3. Getting up is the hard part, so here are two ways to help you. The beginning is always the same: Stand with feet together, arms reaching forward. Squat all the way down, and when your butt touches the floor, roll back onto upper back, sending legs up and slightly back. If you struggle with mobility, cross your legs on the roll forward to come to standing, while also using your hands to press into the floor on both sides of your hips. If it's strength you lack, hold a weight in your hands on the roll backward, and push it forward on the way up to help power you to standing. Do 2 to 3 sets of 8 to 10 reps.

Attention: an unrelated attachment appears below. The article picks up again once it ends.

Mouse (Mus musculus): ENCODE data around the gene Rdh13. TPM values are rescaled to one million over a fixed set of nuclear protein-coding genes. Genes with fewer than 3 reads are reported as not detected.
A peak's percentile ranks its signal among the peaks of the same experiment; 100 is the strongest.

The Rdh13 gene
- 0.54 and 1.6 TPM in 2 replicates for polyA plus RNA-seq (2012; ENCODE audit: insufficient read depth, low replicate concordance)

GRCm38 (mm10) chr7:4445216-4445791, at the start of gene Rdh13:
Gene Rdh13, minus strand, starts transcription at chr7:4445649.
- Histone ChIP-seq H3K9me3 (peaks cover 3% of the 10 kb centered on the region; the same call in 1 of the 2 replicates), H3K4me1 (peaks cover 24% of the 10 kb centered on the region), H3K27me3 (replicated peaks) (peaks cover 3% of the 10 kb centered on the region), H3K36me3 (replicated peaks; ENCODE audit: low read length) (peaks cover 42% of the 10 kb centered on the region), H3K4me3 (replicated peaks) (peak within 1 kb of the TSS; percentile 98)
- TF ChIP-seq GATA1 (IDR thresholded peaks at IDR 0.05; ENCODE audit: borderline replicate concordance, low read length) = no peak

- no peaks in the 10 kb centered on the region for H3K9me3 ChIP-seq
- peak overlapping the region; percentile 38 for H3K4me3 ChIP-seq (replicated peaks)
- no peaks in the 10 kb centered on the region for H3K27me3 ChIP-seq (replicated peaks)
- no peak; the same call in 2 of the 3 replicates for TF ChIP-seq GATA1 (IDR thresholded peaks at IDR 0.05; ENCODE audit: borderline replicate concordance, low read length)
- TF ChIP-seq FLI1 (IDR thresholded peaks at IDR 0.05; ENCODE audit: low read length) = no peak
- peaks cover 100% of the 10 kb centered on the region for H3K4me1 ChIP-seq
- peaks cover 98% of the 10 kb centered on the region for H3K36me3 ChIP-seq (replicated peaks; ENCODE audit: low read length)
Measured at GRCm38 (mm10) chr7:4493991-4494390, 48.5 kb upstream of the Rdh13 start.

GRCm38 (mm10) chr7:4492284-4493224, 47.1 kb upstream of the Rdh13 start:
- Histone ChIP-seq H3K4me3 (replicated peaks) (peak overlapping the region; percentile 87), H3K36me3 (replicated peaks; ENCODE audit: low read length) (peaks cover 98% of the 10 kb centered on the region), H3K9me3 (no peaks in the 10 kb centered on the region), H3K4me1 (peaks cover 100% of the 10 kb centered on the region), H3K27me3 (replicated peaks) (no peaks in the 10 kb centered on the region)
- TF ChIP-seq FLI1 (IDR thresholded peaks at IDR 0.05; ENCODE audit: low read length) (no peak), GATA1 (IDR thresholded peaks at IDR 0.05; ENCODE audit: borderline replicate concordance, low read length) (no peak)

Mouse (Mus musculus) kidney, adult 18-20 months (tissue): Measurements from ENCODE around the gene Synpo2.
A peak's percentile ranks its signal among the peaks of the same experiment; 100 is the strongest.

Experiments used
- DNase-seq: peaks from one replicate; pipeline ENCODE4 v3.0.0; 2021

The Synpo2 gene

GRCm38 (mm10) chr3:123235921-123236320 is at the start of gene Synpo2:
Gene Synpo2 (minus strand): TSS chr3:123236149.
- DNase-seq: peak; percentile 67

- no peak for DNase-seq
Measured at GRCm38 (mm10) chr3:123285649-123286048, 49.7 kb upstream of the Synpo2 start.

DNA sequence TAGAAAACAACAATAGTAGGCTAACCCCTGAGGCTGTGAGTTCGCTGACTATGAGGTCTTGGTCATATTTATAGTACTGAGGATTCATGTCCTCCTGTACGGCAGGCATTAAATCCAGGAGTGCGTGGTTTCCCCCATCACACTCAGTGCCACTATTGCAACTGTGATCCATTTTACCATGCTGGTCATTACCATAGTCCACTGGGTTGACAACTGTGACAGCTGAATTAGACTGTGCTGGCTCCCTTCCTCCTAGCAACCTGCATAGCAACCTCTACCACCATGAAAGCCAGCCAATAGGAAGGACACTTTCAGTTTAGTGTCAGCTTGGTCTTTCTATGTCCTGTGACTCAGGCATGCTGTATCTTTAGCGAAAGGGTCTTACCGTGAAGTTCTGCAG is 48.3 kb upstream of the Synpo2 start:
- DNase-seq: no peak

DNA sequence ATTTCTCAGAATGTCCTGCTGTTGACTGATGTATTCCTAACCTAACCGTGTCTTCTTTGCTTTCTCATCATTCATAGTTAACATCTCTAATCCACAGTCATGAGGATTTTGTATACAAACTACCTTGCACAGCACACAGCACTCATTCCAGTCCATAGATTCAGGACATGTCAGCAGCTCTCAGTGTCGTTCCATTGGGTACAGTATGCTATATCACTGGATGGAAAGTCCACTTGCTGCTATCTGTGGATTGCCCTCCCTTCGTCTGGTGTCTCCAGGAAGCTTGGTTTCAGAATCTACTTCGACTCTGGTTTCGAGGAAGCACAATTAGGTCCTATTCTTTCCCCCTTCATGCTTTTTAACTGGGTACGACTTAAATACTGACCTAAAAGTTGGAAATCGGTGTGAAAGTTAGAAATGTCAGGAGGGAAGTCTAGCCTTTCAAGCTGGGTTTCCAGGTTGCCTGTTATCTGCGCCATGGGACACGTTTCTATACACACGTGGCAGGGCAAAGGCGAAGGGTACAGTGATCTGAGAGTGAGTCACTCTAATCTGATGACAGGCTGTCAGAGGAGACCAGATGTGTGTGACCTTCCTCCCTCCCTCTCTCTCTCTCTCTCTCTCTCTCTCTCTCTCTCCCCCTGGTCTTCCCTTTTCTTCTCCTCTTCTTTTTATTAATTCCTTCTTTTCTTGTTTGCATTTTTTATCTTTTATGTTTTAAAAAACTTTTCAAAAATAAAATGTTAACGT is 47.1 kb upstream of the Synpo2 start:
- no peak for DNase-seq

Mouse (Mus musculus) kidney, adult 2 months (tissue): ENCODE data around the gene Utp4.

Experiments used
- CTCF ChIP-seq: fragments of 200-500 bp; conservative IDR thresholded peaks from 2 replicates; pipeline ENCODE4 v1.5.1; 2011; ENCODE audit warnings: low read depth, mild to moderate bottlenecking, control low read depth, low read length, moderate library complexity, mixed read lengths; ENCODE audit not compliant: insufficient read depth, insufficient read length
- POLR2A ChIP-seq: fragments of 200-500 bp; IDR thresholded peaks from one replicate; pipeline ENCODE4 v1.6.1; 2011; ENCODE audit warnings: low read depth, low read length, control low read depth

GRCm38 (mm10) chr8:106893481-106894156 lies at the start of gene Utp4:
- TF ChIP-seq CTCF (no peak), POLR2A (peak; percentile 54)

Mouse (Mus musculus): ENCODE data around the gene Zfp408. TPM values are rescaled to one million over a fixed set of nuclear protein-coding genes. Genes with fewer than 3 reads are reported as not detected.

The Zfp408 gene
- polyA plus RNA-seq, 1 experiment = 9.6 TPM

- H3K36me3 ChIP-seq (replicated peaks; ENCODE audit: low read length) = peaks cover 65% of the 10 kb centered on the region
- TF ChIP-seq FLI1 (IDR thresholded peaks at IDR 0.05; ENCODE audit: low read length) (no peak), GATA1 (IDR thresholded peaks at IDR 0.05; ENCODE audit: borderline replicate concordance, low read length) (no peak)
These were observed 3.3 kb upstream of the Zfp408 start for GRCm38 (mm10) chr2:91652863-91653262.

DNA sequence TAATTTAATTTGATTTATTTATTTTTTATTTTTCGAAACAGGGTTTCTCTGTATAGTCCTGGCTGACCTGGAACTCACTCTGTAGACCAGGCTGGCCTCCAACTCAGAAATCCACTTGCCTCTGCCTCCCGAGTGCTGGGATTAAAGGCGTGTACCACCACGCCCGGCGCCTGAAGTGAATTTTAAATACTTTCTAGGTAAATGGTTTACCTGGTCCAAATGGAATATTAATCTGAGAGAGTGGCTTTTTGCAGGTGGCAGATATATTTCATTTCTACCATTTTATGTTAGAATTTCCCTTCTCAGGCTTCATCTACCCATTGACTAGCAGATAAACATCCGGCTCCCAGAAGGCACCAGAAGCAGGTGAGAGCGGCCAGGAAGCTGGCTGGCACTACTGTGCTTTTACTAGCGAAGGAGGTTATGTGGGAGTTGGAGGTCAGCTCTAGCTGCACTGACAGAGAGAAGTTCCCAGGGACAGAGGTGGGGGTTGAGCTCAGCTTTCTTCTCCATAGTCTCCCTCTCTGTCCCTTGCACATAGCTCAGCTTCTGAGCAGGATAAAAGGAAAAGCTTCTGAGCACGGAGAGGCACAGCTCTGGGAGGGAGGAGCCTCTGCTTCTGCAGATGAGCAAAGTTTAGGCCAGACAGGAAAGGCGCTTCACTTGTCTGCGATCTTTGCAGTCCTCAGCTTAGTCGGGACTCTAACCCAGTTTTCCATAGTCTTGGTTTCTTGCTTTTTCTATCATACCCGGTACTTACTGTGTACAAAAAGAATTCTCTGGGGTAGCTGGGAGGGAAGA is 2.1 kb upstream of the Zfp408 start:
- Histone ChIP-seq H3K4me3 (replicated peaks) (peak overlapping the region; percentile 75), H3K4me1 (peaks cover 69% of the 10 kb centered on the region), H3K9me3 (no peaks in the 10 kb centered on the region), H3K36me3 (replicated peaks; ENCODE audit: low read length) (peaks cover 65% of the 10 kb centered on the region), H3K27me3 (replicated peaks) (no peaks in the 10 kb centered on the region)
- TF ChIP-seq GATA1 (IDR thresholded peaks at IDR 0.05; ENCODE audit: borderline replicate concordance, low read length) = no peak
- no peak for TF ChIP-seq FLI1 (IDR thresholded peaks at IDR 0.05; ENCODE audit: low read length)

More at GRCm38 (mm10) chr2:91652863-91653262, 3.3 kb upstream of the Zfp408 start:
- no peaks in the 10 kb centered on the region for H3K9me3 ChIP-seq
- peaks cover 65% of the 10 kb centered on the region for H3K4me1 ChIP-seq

The Perfect Candlestick Roll: Stand with feet together and arms reaching forward. Squat all the way down, and when your butt touches the floor, roll back, reaching your arms behind head, rolling onto your upper back, letting your straight legs come high over your hips to create momentum. Without pausing, roll forward, bringing your heels as close to your butt as you can while connecting your feet to the floor; reach your arms forward to come back into a low squat to rise to standing. "Think of this movement as a seesaw," Widerstrom says. "Energy transfers from your feet to your head back to your feet." So if you're having trouble making it off the floor, roll back with a little more gusto. (Tackle this gymnastics-inspired workout next to sharpen your skills and challenge your muscles.)